Hoover is a master at writing scenes from dual perspectives. While music student Sydney is watching her neighbor Ridge play guitar on his balcony across the courtyard, Ridge is watching Sydney’s boyfriend, Hunter, secretly make out with her best friend on her balcony. The two begin a songwriting partnership that grows into something more once Sydney dumps Hunter and decides to crash with Ridge and his two roommates while she gets back on her feet. She finds out after the fact that Ridge already has a long-distance girlfriend, Maggie—and that he's deaf. Ridge’s deafness doesn’t impede their relationship or their music. In fact, it creates opportunities for sexy nonverbal communication and witty text messages: Ridge tenderly washes off a message he wrote on Sydney’s hand in ink, and when Sydney adds a few too many e’s to the word “squee” in her text, Ridge replies, “If those letters really make up a sound, I am so, so glad I can’t hear it.” While they fight their mutual attraction, their hope that “maybe someday” they can be together playfully comes out in their music. Peterson’s eight original songs flesh out Sydney’s lyrics with a good mix of moody musical styles: “Living a Lie” has the drama of a Coldplay piano ballad, while the chorus of “Maybe Someday” marches to the rhythm of the Lumineers. But Ridge’s lingering feelings for Maggie cause heartache for all three of them. Independent Maggie never complains about Ridge’s friendship with Sydney, and it's hard to even want Ridge to leave Maggie when she reveals her devastating secret. But Ridge can’t hide his feelings for Sydney long—and they face their dilemma with refreshing emotional honesty. 

Hoover is one of the freshest voices in new-adult fiction, and her latest resonates with true emotion, unforgettable characters and just the right amount of sexual tension.

Pub Date: March 18, 2014

ISBN: 978-1-4767-5316-4

Page Count: 384

Publisher: Atria

Review Posted Online: May 7, 2014

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Finding positivity in negative pregnancy-test results, this depiction of a marriage in crisis is nearly perfect.


Named for an imperfectly worded fortune cookie, Hoover's (It Ends with Us, 2016, etc.) latest compares a woman’s relationship with her husband before and after she finds out she’s infertile.

Quinn meets her future husband, Graham, in front of her soon-to-be-ex-fiance’s apartment, where Graham is about to confront him for having an affair with his girlfriend. A few years later, they are happily married but struggling to conceive. The “then and now” format—with alternating chapters moving back and forth in time—allows a hopeful romance to blossom within a dark but relatable dilemma. Back then, Quinn’s bad breakup leads her to the love of her life. In the now, she’s exhausted a laundry list of fertility options, from IVF treatments to adoption, and the silver lining is harder to find. Quinn’s bad relationship with her wealthy mother also prevents her from asking for more money to throw at the problem. But just when Quinn’s narrative starts to sound like she’s writing a long Facebook rant about her struggles, she reveals the larger issue: Ever since she and Graham have been trying to have a baby, intimacy has become a chore, and she doesn’t know how to tell him. Instead, she hopes the contents of a mystery box she’s kept since their wedding day will help her decide their fate. With a few well-timed silences, Hoover turns the fairly common problem of infertility into the more universal problem of poor communication. Graham and Quinn may or may not become parents, but if they don’t talk about their feelings, they won’t remain a couple, either.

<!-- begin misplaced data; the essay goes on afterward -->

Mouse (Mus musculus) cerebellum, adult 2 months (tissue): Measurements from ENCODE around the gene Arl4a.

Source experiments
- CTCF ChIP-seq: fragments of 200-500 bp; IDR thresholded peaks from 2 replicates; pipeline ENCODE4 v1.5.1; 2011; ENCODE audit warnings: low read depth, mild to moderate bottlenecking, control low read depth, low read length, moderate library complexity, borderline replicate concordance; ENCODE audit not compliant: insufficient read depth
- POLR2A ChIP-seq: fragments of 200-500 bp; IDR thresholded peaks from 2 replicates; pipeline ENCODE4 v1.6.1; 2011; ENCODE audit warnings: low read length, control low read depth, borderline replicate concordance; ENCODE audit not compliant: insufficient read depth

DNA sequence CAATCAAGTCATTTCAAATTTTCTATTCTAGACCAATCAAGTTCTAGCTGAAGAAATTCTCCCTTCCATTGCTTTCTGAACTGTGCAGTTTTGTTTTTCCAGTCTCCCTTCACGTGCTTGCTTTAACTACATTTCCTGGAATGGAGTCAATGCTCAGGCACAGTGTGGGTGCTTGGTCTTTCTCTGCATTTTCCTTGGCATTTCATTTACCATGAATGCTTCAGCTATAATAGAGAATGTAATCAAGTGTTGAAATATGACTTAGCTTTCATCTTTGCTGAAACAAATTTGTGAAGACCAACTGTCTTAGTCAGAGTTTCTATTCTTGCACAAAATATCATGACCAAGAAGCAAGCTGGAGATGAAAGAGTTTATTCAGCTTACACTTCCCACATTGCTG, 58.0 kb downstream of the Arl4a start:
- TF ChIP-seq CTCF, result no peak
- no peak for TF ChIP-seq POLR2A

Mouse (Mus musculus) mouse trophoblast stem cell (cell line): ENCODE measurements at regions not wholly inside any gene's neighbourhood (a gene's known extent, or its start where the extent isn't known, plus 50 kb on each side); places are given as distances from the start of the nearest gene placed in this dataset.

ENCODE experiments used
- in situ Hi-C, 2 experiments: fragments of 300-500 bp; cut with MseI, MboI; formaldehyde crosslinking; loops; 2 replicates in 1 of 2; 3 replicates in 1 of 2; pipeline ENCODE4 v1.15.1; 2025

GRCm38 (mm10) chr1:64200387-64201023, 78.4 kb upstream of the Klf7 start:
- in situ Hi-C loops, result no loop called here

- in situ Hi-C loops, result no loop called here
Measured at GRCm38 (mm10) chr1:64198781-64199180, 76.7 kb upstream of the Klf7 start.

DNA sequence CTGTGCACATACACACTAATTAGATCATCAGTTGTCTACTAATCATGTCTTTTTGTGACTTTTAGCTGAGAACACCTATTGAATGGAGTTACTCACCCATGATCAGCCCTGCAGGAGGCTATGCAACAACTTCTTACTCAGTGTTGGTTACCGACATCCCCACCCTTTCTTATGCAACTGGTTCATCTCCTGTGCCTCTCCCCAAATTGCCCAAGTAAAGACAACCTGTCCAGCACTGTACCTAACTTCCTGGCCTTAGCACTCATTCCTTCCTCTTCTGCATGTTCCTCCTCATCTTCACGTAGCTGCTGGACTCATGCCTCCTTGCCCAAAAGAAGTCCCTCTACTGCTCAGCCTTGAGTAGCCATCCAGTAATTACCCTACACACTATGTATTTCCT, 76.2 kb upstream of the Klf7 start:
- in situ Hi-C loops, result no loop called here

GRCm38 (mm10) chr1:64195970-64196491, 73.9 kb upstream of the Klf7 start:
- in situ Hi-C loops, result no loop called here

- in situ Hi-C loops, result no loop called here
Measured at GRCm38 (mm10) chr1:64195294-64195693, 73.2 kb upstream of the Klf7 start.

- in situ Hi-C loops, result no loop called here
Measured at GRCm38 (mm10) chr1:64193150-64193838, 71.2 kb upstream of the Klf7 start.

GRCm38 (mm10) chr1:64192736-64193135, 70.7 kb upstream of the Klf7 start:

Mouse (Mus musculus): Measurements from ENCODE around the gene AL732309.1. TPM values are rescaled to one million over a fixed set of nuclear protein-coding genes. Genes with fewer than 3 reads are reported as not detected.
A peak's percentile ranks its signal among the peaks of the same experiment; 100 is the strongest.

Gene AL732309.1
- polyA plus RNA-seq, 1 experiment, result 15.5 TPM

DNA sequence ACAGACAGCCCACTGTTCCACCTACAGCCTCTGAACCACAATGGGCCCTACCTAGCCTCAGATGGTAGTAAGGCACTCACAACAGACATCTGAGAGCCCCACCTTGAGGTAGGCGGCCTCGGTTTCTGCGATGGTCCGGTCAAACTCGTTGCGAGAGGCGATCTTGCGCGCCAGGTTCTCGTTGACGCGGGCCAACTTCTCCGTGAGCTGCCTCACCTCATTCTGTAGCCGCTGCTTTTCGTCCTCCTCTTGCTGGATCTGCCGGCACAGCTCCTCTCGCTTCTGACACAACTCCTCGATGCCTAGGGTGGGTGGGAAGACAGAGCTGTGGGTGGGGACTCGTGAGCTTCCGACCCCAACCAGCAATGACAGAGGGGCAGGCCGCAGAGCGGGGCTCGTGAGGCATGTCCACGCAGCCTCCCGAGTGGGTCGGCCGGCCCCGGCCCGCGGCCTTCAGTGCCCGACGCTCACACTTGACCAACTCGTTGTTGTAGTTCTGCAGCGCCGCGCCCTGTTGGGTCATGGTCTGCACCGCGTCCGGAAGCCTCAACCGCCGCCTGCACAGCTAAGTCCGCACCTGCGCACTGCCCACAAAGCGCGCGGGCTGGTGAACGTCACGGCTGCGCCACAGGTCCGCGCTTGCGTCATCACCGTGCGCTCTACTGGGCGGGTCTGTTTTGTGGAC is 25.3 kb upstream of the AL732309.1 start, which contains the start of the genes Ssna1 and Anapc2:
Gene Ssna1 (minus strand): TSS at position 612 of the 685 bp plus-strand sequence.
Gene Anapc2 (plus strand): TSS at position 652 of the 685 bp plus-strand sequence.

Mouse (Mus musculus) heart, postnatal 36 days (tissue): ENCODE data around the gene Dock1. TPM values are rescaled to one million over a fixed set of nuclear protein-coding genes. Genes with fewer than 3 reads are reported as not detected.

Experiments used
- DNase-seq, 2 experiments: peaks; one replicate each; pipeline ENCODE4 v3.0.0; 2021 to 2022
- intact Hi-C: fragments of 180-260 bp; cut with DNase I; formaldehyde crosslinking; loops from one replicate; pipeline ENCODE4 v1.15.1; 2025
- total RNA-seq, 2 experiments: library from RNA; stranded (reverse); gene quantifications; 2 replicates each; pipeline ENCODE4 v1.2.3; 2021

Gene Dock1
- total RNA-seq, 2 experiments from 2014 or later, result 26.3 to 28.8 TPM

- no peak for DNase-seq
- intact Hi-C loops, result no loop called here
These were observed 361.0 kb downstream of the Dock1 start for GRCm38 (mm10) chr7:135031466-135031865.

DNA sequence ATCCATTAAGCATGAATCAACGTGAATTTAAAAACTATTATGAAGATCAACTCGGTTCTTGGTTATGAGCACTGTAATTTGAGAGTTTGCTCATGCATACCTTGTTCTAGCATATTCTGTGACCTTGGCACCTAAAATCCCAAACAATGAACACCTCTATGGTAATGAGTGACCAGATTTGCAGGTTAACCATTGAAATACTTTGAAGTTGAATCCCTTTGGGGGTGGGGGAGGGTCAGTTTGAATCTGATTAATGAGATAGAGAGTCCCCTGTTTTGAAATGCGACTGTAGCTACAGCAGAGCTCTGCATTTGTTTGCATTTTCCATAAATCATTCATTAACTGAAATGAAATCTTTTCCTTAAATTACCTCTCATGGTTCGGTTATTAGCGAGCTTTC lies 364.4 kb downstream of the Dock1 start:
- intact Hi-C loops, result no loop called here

Finding positivity in negative pregnancy-test results, this depiction of a marriage in crisis is nearly perfect.

Pub Date: July 17, 2018

ISBN: 978-1-5011-7159-8

Page Count: 320

Publisher: Atria

Review Posted Online: May 1, 2018

Kirkus Reviews Issue: May 15, 2018